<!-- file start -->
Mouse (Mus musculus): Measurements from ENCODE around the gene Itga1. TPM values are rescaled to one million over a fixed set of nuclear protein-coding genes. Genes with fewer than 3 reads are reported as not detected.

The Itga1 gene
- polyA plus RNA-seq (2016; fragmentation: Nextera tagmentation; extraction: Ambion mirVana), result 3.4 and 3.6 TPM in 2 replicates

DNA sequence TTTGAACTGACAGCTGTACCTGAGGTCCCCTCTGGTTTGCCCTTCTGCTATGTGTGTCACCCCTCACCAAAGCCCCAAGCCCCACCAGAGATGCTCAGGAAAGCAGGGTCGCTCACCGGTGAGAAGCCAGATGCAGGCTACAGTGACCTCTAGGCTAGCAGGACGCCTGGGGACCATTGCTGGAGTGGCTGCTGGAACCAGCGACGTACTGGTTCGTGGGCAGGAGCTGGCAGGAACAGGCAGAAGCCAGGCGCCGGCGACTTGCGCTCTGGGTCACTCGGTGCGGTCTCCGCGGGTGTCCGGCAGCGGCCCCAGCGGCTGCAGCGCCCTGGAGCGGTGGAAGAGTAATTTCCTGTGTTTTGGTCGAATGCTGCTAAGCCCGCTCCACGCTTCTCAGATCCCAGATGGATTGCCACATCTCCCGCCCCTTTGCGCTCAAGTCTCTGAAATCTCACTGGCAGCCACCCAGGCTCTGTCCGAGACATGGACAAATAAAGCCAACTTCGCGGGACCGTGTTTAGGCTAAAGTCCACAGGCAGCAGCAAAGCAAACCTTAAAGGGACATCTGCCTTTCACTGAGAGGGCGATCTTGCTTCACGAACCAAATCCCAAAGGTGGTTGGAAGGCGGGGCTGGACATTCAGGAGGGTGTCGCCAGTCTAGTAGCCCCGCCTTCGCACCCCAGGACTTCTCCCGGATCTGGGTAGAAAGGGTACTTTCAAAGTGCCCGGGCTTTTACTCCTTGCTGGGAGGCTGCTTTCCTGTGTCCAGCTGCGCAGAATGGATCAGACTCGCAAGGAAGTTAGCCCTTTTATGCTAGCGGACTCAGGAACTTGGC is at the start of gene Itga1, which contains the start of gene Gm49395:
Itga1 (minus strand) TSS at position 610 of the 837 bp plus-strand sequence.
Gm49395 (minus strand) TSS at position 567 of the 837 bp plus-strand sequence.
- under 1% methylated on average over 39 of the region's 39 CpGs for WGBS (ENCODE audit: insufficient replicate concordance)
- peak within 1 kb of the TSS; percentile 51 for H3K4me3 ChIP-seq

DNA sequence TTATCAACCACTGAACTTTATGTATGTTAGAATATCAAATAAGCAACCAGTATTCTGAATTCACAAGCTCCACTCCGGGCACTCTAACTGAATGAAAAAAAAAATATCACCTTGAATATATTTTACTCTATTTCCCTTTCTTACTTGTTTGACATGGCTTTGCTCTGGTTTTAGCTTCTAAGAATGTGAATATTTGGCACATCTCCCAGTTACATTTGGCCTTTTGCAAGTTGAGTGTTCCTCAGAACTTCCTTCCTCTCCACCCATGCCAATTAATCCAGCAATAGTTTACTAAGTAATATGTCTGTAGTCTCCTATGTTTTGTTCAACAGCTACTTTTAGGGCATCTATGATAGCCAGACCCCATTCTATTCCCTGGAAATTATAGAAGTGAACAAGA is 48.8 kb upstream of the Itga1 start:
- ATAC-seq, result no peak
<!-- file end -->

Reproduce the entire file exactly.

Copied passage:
Mouse (Mus musculus): Measurements from ENCODE around the gene Itga1. TPM values are rescaled to one million over a fixed set of nuclear protein-coding genes. Genes with fewer than 3 reads are reported as not detected.

The Itga1 gene
- polyA plus RNA-seq (2016; fragmentation: Nextera tagmentation; extraction: Ambion mirVana), result 3.4 and 3.6 TPM in 2 replicates

DNA sequence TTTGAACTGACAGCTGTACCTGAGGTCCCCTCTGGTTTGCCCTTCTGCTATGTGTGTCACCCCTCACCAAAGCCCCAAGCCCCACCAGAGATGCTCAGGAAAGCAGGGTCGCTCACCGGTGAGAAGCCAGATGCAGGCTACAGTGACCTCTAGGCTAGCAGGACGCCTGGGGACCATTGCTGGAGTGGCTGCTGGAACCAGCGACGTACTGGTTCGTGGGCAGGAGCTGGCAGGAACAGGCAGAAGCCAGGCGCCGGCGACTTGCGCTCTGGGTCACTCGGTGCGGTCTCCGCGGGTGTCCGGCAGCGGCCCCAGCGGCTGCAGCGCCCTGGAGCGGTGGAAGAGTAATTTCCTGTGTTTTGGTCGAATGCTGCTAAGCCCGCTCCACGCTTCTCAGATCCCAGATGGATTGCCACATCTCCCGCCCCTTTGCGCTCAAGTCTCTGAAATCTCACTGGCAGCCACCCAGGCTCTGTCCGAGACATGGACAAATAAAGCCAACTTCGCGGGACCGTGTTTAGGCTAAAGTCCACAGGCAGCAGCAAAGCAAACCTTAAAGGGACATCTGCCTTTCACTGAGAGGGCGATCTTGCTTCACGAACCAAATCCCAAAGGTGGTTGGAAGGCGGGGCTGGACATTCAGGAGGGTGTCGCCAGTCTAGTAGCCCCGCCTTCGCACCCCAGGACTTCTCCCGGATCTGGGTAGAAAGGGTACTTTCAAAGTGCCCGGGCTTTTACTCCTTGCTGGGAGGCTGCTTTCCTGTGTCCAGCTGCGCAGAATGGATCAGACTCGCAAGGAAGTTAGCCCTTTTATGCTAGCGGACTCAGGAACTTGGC is at the start of gene Itga1, which contains the start of gene Gm49395:
Itga1 (minus strand) TSS at position 610 of the 837 bp plus-strand sequence.
Gm49395 (minus strand) TSS at position 567 of the 837 bp plus-strand sequence.
- under 1% methylated on average over 39 of the region's 39 CpGs for WGBS (ENCODE audit: insufficient replicate concordance)
- peak within 1 kb of the TSS; percentile 51 for H3K4me3 ChIP-seq

DNA sequence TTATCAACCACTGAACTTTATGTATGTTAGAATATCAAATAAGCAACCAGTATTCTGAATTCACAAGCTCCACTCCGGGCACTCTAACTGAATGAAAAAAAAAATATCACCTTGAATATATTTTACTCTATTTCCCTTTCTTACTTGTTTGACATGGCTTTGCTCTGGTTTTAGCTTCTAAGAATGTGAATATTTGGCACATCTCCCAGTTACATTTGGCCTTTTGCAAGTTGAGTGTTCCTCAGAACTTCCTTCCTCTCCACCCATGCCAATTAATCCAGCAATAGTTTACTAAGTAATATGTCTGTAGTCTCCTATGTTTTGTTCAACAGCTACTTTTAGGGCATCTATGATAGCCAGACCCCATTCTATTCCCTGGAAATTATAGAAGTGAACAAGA is 48.8 kb upstream of the Itga1 start:
- ATAC-seq, result no peak